Results

Among 90 study subjects, group 1 comprised of 20 males and 25 females, whereas group 2 comprised of 24 males and 21 females. Overall mean age for group 1 was 29.66±8.07 while CP patients had a mean age of 32.27±10.77 which is slightly higher than group 1. When compared the gender distribution and mean age between these two groups, it was found to be insignificant statistically (Table 1). After obtaining general characteristics of both control and CP groups, detection of auto antibodies was carried out by ELISA technique. Only one individual in the CP group had ANA and dsDNA antibodies. While in the control group, two individuals had anti dsDNA and none of the subject had ANA. The associations between these two groups were analyzed for ANA and anti dsDNA, a negative association was observed in both groups. Table 2 shows the detailed values in two groups (Table 2).

Variables

Healthy subjects
(n=45)

CP patients
(n=45)

value

Gender
M n(%)
F  n(%)

 

20(44.44%)

24(53.33%)

1.00

25(43.56%)

21(46.67%)

Age (mean±SD)

29.66±8.07

32.27±10.77

0.07

Table 1 Number, percentage, mean±SD, and comparison of gender and age between two groups

Statistically significant, CP, chronic periodontitis; M, male; F, female; n, number

 

Positive/negative
(Total controls = 45)

Positive/negative (Total addictive habits subjects=45)

Odds ratio

95% CI
(Lower-upper)

P value

ANA

0/45

1/45

0.978

0.936-1.02

0.5

Anti dsDNA

2/45

1/45

2.04

0.179-23.40

1.000

Table 2 Comparison of auto antibodies between control and addictive habits groups

Discussion

Periodontitis is defined as a chronic inflammatory disorder of the periodontium which advances in reaction to local infections. Antigen-driven host cell responses in periodontal disease act as start of chronic inflammatory disease; consequently, endogenous degenerative pathways mightreact as auxiliary magnification loops to local tissue destruction and proliferate inflammation. These routesmight be represented by the discharge of inflammatory cytokines, investigators tried to relate numerous pathological and clinical objects to the detailed immune responses produced.10 Many studies reported that as compared to females, male population has advanced periodontal destruction. The etiology behind this is not clear, but it is proposed that it might be due to poor oral hygiene which is most frequently seen in males. Though the association among the disease and gender is not clear and is considered as reliable factor. Therefore, gender might be a demographic factor, which might restrict the results of other factors and for investigation the disease it must be controlled.11–14 Brandtzaeg and Kraus (1965) were the first to suggest the role of autoimmunity in the etiology of periodontal diseases. The role of autoimmunity in periodontal disease has been reported since last 30years. In the past decades lots of studies reported to support the idea of autoimmunity role in periodontal diseases.15 It is proposed that periodontal disease include strong autoimmune component, which uninterruptedlyinspiresattention in discovering the association among autoimmune diseases and periodontal. Studies conducted on the effects of SLE on periodontitis are inadequate and questionable. There are case reports on cutaneousand systemic SLE patients displaying aggressive periodontitis in these patients.16–18 Other studies described occurrence of ANA in, Japanese as 9.5%, Indians it was 12.3%, whereas for US population at 13.8%.19–21 The consider ably increased incidence of ANA in these studies may be because of larger study populations, environmental factors, genetic factor sand most significantly, gender associated result sand similarly in the present study only male population were included. This assessment of ANA between four different states expresses the source for the belief that ANA occurrence between adults could differ by geographic demographic and geographic factors.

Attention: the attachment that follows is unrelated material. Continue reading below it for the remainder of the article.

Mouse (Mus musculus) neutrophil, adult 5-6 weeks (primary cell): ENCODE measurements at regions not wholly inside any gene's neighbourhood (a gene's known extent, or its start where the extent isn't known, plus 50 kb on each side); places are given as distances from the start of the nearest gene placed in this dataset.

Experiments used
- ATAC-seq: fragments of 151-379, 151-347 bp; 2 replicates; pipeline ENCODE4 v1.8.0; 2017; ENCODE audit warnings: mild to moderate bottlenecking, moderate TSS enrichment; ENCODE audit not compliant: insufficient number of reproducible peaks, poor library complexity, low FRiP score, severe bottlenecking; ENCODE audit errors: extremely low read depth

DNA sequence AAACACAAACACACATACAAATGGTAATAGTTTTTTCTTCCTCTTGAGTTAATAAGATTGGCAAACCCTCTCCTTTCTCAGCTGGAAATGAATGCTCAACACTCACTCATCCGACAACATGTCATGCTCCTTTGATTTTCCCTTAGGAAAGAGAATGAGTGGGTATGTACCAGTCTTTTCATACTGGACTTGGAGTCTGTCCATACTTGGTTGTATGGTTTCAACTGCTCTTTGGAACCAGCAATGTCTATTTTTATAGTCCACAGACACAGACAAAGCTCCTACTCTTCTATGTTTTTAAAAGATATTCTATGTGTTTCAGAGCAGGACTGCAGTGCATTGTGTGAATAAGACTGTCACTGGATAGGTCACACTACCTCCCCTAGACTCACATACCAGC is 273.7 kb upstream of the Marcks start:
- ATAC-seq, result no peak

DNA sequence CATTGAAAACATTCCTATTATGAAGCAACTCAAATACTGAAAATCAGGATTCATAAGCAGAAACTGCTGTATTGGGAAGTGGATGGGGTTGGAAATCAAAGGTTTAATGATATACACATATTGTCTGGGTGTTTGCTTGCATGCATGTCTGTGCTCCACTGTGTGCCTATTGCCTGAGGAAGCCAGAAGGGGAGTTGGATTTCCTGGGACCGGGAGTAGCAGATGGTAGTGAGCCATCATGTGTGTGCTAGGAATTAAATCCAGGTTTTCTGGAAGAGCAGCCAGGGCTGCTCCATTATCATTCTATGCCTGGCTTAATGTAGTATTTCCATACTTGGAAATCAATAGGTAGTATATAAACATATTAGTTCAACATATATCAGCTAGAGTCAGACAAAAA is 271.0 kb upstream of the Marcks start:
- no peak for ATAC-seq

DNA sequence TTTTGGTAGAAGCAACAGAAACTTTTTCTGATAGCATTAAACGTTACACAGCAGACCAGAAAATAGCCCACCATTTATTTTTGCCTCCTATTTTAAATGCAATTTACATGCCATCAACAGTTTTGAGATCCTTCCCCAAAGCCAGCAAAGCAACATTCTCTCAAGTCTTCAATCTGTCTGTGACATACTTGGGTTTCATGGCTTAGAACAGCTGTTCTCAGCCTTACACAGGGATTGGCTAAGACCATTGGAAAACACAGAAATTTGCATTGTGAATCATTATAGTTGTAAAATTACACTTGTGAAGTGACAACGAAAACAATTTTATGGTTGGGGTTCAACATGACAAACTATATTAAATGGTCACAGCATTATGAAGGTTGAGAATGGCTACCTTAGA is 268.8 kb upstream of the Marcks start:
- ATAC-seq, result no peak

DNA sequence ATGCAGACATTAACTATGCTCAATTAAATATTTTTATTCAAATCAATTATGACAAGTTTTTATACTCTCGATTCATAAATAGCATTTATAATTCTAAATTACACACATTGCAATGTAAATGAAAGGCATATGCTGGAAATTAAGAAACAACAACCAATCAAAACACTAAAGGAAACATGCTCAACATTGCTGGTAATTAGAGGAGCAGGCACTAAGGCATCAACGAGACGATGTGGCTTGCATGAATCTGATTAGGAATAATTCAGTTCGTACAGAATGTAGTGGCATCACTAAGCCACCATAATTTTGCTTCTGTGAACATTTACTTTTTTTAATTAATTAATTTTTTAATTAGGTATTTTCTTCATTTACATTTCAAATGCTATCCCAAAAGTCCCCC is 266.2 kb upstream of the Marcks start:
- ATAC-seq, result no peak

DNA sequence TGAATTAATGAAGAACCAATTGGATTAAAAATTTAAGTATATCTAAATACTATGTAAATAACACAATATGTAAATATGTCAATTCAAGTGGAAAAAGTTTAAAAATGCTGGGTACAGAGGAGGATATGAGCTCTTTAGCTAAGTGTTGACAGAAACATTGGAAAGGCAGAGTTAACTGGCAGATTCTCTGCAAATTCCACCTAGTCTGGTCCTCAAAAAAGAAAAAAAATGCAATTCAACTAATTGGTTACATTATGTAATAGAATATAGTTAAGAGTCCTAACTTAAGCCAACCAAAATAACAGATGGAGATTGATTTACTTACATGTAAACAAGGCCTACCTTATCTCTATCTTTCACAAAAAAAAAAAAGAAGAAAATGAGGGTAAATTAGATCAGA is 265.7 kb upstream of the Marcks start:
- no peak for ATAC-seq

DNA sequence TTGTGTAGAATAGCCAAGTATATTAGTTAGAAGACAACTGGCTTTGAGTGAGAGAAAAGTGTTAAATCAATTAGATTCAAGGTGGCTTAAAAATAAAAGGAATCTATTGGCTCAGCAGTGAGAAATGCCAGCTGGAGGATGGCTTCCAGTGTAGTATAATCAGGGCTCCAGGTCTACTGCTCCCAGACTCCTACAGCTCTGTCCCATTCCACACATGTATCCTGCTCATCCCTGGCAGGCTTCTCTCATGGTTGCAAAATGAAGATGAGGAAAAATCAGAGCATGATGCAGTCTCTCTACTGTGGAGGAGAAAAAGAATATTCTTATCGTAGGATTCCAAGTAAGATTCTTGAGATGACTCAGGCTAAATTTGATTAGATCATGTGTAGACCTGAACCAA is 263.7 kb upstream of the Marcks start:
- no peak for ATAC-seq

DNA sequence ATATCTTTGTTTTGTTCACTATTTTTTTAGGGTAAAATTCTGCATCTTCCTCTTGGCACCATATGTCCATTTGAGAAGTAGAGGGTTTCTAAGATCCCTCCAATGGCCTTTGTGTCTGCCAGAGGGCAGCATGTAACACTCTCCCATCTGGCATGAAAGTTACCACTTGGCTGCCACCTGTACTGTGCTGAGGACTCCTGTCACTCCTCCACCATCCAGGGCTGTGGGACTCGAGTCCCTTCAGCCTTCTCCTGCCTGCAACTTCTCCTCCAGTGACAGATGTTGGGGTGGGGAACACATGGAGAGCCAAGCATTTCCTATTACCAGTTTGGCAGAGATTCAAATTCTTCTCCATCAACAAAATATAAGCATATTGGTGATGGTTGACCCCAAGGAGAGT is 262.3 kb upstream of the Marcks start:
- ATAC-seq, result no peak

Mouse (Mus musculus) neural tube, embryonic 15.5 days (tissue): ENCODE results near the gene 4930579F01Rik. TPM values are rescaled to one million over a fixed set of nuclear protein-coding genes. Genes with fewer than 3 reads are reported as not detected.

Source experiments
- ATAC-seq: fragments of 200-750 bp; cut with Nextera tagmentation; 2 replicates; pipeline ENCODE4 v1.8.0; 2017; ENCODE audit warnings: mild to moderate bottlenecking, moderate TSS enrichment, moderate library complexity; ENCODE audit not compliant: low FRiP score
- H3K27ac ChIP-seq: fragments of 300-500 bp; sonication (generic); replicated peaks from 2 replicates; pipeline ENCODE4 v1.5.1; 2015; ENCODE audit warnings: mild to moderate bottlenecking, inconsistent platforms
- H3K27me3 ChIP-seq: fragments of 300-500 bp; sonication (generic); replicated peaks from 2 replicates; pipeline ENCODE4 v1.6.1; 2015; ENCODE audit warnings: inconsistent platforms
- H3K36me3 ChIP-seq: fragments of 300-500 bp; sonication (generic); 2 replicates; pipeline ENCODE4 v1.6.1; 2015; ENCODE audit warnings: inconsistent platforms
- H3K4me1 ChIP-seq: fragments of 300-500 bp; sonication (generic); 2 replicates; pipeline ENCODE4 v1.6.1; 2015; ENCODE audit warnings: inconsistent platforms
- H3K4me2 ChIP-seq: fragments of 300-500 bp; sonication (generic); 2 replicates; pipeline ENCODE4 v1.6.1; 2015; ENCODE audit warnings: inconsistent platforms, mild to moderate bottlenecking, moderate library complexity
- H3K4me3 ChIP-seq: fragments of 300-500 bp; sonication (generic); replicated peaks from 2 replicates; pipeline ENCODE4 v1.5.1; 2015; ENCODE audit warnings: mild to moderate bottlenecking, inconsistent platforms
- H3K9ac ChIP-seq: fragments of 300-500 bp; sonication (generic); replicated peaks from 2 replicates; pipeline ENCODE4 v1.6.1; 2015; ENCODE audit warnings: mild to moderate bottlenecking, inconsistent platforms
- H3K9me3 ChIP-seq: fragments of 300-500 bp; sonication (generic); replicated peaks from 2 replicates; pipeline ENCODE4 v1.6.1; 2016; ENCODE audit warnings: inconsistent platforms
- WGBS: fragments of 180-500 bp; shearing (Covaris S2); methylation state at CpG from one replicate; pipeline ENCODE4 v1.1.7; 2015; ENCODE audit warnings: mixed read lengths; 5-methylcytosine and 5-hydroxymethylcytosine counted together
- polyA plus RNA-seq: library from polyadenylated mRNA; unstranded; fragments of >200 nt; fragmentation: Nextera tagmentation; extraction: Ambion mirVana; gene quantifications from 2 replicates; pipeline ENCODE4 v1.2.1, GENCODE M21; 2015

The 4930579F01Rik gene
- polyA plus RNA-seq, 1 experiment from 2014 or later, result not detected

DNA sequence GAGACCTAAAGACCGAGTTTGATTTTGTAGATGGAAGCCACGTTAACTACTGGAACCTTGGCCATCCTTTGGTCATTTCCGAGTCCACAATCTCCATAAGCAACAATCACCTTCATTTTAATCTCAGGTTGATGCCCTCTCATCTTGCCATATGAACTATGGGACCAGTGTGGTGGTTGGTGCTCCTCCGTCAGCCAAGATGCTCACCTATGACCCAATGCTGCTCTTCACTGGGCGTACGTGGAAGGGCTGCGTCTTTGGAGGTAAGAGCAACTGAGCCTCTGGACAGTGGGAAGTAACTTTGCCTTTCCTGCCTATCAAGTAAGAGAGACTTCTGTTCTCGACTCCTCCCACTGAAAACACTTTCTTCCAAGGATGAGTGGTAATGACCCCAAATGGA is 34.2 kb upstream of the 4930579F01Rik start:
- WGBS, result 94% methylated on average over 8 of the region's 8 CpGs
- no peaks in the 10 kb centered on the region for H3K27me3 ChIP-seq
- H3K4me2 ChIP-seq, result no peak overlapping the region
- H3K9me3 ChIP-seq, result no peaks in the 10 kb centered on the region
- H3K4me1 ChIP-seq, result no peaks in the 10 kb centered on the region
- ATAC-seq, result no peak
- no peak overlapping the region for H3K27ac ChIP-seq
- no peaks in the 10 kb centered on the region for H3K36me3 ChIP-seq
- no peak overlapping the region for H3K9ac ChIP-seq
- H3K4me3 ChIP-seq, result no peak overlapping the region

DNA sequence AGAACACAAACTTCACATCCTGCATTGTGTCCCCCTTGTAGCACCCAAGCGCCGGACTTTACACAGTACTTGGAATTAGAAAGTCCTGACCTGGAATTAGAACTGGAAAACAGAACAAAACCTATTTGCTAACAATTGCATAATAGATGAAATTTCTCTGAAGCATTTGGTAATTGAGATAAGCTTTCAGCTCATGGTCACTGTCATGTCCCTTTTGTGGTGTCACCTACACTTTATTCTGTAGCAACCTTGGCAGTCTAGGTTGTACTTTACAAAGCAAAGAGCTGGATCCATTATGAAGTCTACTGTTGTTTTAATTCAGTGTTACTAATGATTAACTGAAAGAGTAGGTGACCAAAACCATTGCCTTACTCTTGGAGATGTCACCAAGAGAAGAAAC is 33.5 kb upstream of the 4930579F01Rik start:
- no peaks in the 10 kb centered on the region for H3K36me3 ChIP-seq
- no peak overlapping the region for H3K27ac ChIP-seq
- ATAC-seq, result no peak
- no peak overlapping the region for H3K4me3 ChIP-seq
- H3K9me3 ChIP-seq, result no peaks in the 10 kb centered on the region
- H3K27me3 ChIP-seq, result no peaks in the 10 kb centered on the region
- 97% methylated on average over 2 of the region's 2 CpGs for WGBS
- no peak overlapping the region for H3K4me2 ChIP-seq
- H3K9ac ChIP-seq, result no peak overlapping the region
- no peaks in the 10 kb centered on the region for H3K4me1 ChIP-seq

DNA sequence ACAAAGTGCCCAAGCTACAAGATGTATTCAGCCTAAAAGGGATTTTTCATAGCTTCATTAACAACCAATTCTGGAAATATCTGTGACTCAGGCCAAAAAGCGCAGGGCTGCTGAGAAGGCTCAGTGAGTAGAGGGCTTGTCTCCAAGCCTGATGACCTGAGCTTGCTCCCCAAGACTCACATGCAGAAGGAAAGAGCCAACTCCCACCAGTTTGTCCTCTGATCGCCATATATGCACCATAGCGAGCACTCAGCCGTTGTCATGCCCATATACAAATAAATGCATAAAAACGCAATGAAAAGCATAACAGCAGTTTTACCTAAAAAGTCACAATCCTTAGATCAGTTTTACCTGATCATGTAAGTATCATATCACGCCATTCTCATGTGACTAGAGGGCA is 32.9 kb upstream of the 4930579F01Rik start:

A study supported out by Azizah et al.,21 described that in general public of Malaysia, ANA occurrence at 5.5%, whereas 0% prevalence of anti dsDNA antibodies.22 A study conducted in Northern Sweden, stated that numerous years before the appearance of clinical signs and symptoms, auto antibodies can be noticed in the serum of persons who progress to systemic lupus erythematosus.23 In conclusion, there were no alterations in periodontal parameters among patients with SLE and normal healthy individuals. As well as, no noteworthy association was found among SLE biomarkers and periodontal parameters. This similarity might be due to anti-inflammatory medication taken by SLE patients, and/or possible lack of genetic variation. Within SLE patients, those who suffer from arthritis had more periodontal tissue destruction compared with those without arthritis. Further studies are needed to verify the results of this study.24

Conclusion

Although it can be concluded from the findings of the present study that chronic periodontitis is not associated with production of auto antibodies/autoimmunity, but studies on a larger sample size should be carried out to investigate this aspect.

Acknowledgements

None.

Conflicts of interest

The author declares no conflict of interest.